Army jacket on the runway.
Military influences in fashion come and go. 2010 was a big year for designers to include olive green and khaki in their palettes. But according to Erin, who keeps us young around here, the fashionable army jacket is back.
I love the color olive, and I love our new organic cotton knits even more. So I decided to make our MixIt Shirt as a comfy and casual "one-step-up-from-a-sweatshirt" in Moss Green. And I wanted to incorporate some of the hand running stitches using our new embroidery floss in Leaf Green. This technique has become my evening ritual while I "watch" TV as my husband clicks from station to station. I know you get that.
I purposely cut out the MixIt one size larger than I normally make it and lengthened it two inches. Knowing I wasn't going to hem it either, I left the hem allowance which makes it even longer.
I used the collar insertion method that is in the guide sheet, cutting off the outer seam allowances and placing the two collars wrong sides together.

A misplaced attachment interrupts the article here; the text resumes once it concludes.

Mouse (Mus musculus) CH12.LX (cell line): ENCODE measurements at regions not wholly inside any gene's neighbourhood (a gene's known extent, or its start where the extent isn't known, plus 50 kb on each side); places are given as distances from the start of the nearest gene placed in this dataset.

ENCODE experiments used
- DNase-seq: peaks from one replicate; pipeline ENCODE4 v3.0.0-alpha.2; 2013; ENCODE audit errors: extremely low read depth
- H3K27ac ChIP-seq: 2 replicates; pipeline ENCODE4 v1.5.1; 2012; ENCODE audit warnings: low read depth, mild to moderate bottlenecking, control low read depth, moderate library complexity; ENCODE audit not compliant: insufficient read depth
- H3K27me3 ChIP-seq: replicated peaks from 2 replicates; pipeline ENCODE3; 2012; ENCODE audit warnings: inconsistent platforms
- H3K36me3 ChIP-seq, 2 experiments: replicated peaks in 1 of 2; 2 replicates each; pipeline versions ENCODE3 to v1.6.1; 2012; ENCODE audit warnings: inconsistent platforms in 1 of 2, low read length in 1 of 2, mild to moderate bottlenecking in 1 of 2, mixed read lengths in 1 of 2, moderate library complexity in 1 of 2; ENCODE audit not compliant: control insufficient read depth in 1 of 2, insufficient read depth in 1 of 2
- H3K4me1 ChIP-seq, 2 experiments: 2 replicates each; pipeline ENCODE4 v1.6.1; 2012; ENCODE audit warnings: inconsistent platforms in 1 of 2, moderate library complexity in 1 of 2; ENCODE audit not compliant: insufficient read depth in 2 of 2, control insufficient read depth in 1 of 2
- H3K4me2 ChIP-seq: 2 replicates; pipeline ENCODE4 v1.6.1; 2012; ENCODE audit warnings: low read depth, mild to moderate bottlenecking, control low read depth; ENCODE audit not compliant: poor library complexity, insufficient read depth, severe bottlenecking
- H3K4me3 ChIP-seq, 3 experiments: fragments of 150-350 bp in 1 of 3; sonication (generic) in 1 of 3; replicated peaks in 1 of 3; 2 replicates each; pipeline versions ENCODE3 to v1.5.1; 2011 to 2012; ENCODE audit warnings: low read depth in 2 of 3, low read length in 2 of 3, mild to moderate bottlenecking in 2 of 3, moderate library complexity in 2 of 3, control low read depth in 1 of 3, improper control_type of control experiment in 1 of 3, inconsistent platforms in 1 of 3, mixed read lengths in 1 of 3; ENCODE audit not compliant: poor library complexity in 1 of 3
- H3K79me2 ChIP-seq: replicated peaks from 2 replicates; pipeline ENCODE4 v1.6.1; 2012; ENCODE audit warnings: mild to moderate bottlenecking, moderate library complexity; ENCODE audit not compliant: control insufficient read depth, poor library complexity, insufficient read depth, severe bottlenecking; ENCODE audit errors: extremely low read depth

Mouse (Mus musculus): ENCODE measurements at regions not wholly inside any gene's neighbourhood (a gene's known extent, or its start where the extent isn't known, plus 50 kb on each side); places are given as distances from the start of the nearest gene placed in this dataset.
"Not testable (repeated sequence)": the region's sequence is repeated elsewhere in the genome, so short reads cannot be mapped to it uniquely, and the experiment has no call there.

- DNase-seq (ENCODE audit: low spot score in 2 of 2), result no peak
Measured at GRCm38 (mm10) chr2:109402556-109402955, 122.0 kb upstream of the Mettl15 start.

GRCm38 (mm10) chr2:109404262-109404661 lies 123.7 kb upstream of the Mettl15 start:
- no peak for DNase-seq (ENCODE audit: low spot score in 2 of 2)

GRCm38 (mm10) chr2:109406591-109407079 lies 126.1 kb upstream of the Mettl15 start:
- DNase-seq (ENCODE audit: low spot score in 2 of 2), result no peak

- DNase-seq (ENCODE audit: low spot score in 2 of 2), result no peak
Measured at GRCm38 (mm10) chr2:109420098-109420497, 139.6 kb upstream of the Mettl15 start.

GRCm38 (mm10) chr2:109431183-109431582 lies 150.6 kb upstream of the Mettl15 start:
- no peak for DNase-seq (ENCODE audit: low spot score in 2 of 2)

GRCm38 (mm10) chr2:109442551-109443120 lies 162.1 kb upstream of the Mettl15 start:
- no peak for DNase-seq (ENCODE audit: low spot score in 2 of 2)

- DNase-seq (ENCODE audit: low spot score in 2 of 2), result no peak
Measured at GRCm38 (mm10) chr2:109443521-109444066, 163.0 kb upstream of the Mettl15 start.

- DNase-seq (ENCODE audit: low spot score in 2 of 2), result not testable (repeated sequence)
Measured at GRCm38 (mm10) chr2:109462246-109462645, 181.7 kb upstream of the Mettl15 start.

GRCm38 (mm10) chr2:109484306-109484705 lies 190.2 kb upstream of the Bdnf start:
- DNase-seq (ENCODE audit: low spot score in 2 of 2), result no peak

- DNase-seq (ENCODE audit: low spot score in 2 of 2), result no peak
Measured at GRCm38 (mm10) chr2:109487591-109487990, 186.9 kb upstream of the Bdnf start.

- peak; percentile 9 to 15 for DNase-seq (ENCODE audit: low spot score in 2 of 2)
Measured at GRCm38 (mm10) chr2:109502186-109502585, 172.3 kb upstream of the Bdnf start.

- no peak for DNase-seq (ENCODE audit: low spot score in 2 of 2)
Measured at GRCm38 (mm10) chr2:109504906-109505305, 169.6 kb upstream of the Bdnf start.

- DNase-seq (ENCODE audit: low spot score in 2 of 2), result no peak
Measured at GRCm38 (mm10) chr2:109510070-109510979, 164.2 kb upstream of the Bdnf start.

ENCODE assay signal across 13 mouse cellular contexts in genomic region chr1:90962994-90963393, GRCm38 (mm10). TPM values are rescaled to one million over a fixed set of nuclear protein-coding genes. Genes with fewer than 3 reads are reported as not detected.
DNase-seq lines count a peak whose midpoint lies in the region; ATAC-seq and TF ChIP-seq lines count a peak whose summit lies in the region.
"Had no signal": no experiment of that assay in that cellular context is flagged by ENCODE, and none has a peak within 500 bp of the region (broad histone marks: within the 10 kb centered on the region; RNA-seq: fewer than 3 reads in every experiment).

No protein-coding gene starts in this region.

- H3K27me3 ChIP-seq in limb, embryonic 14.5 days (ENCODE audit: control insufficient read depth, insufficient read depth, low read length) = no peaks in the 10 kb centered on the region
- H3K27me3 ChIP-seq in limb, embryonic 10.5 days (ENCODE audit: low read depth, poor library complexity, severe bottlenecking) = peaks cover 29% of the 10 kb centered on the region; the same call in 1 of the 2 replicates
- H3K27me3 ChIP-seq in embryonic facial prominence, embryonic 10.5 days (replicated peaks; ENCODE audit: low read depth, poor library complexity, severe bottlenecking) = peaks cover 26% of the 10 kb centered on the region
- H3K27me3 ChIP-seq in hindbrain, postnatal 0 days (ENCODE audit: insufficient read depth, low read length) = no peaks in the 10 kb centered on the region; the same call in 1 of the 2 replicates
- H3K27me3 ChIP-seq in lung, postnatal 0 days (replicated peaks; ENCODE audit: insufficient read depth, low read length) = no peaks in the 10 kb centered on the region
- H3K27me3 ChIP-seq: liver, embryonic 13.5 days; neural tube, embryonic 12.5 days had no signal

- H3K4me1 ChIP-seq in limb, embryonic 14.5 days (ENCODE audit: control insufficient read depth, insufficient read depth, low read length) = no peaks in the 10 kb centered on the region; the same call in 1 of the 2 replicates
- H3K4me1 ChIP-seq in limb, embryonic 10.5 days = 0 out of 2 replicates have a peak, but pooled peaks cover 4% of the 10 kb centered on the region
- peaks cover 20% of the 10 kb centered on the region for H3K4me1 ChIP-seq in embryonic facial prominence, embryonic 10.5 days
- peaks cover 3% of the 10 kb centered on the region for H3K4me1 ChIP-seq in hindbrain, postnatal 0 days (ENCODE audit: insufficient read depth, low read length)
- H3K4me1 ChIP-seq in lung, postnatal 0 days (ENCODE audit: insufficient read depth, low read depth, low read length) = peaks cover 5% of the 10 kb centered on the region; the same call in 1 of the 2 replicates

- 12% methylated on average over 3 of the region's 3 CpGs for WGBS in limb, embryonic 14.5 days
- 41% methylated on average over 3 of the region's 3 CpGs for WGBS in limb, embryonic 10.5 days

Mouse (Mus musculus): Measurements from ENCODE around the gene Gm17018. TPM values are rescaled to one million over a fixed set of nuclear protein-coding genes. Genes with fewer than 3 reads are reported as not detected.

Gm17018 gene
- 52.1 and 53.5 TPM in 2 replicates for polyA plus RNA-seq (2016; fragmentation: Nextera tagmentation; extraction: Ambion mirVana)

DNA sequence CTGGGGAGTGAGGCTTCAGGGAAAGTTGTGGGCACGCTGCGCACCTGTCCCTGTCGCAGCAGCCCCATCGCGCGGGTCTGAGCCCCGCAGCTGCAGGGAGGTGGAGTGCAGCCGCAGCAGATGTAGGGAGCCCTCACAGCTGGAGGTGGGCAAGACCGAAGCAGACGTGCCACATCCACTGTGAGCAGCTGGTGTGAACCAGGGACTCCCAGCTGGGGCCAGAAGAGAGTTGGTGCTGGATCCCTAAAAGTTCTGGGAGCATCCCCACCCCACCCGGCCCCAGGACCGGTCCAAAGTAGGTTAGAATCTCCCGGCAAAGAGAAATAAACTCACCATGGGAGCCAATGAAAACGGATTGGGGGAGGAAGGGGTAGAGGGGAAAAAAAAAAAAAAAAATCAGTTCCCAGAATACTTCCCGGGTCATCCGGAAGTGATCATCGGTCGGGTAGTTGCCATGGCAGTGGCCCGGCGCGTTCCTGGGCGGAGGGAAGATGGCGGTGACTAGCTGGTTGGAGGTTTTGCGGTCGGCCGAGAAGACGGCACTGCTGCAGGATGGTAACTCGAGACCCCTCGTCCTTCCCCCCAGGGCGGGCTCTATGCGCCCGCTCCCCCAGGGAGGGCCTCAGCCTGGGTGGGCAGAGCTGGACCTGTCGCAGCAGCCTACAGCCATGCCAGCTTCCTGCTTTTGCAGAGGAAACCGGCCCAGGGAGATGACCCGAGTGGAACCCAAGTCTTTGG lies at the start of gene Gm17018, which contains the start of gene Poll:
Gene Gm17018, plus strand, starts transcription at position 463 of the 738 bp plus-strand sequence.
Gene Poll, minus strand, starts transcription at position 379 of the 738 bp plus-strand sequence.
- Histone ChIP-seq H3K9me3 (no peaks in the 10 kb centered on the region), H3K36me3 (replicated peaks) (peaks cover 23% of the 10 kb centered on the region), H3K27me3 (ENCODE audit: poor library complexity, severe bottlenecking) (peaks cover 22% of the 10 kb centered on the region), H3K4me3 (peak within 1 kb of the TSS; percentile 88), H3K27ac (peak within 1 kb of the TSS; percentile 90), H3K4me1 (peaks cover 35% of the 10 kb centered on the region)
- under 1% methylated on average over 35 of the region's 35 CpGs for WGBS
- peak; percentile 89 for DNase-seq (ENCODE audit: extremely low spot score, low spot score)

I cut off the front self facing from the pattern and cut it separately along with the back facing and then applied both with the wrong sides together, leaving the edges raw.
The pocket is my favorite detail. I cut two curved pockets (a total of four pockets - two for each side) that exend into the side seams. I pinned one pocket layer to the shirt front and hand stitched a rectangle where I wanted a pocket opening. Then I cut it through the center of the rectangle through both layers. I then pinned the second pocket piece to the stitched and cut one and sewed and serged around the curved edges. I made sure the pocket extended to within 1 1/2" from the bottom.
Stitched and cut pocket detail.
I cut three strips of knit 2 1/4" wide, using two to face the sleeves and one for the bottom hem of the shirt.
I machine sewed and serge-finished the garment shoulder, side, and sleeve seams - essentially machine sewing the garment together.
The decorative stitching is a combination of hand stitching and machine stitching. I machine sewed the front and back facings and sleeve and bottom hem facings to the garments along the inside edges. Then used four strands of the embroidery floss and a running stitch to stitch along the outer raw edges of the colar, sleeves, center fronts and collar.
Machine buttonholes and buttons, and you're ready to go!
This is very useful post for me. This will absolutely going to help me in my project. Halloween baskets